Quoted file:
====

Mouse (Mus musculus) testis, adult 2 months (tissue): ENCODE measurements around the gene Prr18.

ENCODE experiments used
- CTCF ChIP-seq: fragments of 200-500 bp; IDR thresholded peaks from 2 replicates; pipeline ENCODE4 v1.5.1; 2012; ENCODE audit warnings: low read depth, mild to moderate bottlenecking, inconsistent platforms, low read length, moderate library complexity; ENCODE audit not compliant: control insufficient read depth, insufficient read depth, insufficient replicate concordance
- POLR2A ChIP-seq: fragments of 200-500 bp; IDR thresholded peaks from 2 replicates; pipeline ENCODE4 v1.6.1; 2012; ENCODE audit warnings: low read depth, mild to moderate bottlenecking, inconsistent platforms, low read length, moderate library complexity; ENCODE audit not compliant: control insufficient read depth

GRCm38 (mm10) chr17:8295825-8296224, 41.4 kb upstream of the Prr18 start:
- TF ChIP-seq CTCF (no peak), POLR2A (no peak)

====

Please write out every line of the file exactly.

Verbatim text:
Mouse (Mus musculus) testis, adult 2 months (tissue): ENCODE measurements around the gene Prr18.

ENCODE experiments used
- CTCF ChIP-seq: fragments of 200-500 bp; IDR thresholded peaks from 2 replicates; pipeline ENCODE4 v1.5.1; 2012; ENCODE audit warnings: low read depth, mild to moderate bottlenecking, inconsistent platforms, low read length, moderate library complexity; ENCODE audit not compliant: control insufficient read depth, insufficient read depth, insufficient replicate concordance
- POLR2A ChIP-seq: fragments of 200-500 bp; IDR thresholded peaks from 2 replicates; pipeline ENCODE4 v1.6.1; 2012; ENCODE audit warnings: low read depth, mild to moderate bottlenecking, inconsistent platforms, low read length, moderate library complexity; ENCODE audit not compliant: control insufficient read depth

GRCm38 (mm10) chr17:8295825-8296224, 41.4 kb upstream of the Prr18 start:
- TF ChIP-seq CTCF (no peak), POLR2A (no peak)